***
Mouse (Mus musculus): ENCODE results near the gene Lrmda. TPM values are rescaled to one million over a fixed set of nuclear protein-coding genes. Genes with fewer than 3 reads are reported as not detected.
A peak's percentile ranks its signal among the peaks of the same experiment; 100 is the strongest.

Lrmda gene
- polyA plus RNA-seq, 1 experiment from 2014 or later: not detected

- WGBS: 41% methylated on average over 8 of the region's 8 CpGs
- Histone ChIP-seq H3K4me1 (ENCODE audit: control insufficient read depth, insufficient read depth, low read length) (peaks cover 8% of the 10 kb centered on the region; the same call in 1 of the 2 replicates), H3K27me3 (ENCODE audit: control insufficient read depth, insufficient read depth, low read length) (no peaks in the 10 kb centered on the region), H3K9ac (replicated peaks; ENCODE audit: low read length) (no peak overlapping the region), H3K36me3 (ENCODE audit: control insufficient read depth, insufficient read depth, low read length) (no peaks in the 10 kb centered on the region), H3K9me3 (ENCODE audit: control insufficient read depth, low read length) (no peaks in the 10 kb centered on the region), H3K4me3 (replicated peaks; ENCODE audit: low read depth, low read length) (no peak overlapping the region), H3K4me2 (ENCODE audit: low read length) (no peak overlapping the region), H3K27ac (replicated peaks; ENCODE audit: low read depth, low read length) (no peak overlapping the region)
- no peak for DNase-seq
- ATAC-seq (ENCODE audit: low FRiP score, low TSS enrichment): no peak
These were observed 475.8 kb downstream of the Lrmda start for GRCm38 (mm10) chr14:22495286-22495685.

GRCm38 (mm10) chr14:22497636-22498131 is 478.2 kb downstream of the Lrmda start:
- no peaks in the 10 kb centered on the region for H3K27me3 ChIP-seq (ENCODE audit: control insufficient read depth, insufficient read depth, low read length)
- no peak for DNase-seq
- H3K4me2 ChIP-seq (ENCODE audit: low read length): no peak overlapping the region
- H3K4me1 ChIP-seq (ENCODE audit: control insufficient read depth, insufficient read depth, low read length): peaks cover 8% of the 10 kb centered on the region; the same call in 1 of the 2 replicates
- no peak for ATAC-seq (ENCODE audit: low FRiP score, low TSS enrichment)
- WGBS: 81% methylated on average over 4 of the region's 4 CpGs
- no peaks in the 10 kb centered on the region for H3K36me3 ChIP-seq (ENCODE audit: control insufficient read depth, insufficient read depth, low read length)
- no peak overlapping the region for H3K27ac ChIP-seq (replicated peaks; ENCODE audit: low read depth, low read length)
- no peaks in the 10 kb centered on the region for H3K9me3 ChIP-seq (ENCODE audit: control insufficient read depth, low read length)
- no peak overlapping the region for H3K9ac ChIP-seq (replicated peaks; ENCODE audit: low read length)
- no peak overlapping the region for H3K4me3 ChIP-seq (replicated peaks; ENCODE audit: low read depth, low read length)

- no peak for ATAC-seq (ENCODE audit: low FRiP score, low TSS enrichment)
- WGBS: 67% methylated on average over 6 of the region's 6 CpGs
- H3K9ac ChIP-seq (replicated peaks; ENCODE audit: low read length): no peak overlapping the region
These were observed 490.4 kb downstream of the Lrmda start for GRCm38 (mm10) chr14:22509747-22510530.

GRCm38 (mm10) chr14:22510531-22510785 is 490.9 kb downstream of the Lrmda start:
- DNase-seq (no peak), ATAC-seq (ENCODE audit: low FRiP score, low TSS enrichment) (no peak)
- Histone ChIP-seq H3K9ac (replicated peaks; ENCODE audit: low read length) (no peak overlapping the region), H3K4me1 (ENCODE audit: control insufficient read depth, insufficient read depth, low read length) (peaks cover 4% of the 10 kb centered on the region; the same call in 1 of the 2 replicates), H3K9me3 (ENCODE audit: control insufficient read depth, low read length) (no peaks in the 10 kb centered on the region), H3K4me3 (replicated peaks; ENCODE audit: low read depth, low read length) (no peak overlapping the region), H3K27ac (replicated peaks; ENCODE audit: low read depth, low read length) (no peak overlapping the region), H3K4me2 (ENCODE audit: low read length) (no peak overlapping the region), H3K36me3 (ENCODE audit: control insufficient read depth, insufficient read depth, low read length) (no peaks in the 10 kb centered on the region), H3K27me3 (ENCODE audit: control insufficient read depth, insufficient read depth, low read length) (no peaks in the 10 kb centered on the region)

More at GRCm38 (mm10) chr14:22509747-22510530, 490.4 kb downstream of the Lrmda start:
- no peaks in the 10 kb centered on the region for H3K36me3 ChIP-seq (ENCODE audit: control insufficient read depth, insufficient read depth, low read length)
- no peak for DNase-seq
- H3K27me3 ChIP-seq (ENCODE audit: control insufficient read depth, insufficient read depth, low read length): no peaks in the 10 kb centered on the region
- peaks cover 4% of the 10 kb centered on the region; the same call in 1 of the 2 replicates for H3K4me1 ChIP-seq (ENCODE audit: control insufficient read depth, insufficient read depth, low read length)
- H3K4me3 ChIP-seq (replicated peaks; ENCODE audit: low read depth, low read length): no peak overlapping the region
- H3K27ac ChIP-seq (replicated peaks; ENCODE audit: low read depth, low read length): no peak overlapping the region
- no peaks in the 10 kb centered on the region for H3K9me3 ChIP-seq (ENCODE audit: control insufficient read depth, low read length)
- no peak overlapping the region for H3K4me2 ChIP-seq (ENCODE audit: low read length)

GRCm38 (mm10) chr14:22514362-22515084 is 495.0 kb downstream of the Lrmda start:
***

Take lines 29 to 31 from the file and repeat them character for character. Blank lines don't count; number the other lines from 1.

More at GRCm38 (mm10) chr14:22509747-22510530, 490.4 kb downstream of the Lrmda start:
- no peaks in the 10 kb centered on the region for H3K36me3 ChIP-seq (ENCODE audit: control insufficient read depth, insufficient read depth, low read length)
- no peak for DNase-seq